Last year, there was much talk of 5G: when would networks be deployed, which operators were testing what, and which region would lead the 5G race? As the costs and complexities of rolling out the next generation standard have crystallised, however, the industry’s attitude has sobered. As such, 2019 will be a year for LTE, says Ingo Flomer, VP Business Development and Technology, Cobham Wireless.

We’ll see the impressive early results of LTE public safety networks, TfL progress with upgrading connectivity on the Tube, and building owners taking matters into their own hands. 5G is exciting, but an expensive and long-term strategy, so next year will also be characterised by cost-saving moves, as the value of long-term, future-proof solutions becomes clear.

IoT connectivity requirements to be fulfilled by 4.5G

As the IoT expands, so do the scale of projects and applications. The industrial IoT (IIoT) will be characterised by sites with a high volume of connected devices and sensors – such as processing plants, mining and oil exploration, shipping ports – which require always-on, ultra-low latency, ultra-reliable and ultra-secure cellular connectivity. Signal in these environments often supports mission critical applications and needs to penetrate industrial-grade infrastructure, and hardware needs to withstand often harsh environments. Connectivity must be robust and reliable: failures, poor coverage and outages could risk to revenues and safety.

What does this mean for 2019?  Whilst in the future, it’ll be 5G that facilitates the IIoT, next year we’ll see a demand from the IIoT sector for 4.5G, which can support a wide range of IoT services.  4.5G technology can co-exist with 5G when the networks arrive and will continue to be used for years to come. There will therefore be a demand for coverage systems that can support 4.5G today, and also be able to support 5G when the technology arrives. Networks must be inherently scalable and able to support a range of different radio frequencies which will be used by the IoT.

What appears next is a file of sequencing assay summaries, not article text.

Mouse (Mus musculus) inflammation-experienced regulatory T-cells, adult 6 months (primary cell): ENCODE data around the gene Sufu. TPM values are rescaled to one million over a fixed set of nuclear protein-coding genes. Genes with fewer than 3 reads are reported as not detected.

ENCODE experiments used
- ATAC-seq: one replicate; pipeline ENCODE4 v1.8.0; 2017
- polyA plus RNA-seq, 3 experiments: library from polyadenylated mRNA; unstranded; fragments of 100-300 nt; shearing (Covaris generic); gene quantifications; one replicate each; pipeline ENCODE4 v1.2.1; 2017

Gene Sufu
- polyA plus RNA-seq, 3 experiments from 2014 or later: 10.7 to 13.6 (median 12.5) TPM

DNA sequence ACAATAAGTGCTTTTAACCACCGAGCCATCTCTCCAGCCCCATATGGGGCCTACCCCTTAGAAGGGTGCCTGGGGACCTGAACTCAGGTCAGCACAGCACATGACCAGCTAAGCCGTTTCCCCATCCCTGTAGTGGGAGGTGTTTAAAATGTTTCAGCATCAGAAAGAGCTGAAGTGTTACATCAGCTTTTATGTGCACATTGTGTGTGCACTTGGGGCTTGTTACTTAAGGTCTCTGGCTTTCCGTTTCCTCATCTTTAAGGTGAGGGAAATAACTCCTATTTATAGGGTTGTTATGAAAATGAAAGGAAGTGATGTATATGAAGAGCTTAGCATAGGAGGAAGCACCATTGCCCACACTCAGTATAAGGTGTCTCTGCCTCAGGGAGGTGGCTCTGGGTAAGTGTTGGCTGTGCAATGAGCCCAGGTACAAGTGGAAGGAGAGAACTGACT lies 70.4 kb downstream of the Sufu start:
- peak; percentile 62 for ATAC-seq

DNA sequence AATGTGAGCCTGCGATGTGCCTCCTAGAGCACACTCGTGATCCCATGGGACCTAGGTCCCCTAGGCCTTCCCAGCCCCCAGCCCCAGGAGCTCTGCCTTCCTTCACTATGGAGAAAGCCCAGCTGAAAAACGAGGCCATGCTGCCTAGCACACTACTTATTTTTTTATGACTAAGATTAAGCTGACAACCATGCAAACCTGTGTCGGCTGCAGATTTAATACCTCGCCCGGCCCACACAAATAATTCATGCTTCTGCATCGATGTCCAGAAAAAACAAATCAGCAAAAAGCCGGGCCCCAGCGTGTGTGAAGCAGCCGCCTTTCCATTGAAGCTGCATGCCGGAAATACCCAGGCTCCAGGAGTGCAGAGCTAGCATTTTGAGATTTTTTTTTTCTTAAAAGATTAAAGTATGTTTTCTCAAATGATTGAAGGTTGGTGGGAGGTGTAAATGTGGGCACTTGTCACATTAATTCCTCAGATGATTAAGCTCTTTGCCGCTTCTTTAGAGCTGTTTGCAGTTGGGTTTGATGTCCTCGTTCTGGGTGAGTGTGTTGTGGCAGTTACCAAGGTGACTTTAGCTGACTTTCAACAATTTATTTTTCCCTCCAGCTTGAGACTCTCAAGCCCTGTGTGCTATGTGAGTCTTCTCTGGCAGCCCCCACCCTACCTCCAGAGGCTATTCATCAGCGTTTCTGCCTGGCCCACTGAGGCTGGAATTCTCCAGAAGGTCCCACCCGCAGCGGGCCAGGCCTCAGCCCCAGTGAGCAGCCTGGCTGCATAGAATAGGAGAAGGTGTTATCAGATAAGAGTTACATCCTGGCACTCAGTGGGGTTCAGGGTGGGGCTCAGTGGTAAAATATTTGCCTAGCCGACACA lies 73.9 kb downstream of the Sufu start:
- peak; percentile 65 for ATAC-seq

Venue owners will take LTE into their own hands

The demand for high-capacity in-building coverage will continue to grow; most of us now expect to be able to use our phones wherever we go. Businesses like hotels, shopping centres, and sports stadiums require adequate mobile coverage not just to meet visitor expectations, but also to help unlock value-added in-venue services – these could include things like dedicated apps and navigation tools. LTE coverage is also required in office buildings and shared work spaces to fill in for patchy Wi-Fi, as well as emergency services communications.

For years, building owners have asked mobile operators for dedicated indoor cellular coverage, but little progress has been made. Failing to provide adequate coverage could seriously dent real estate lease rates, and as such we’ll see a growing number of venue owners taking LTE coverage into their own hands. Lacking technical experience and know-how, these parties will require value-added resellers and systems integrators to develop networks for them which are cost-effective and can support multiple operators. This model, called neutral host, enables a venue to own the network, and open it up to a number of different operators to supply connectivity.

Operators will share infrastructure to lower costs

For years, operators have been reluctant to share hardware and network infrastructure, and have instead worked independently. However, the costs involved with building, deploying and maintaining network infrastructure mean that in many cases this approach is no longer tenable.

2019 will see growing acceptance in the industry of operators sharing infrastructure, in order to minimise costs and ensure that coverage demands from consumers and businesses can be met as quickly as possible. In the UK, we’ll see the results of Ofcom’s move – announced earlier this year – to introduce unrestricted access to Openreach’s underground ducts and telegraph poles, in order to expedite the deployment of fibre networks.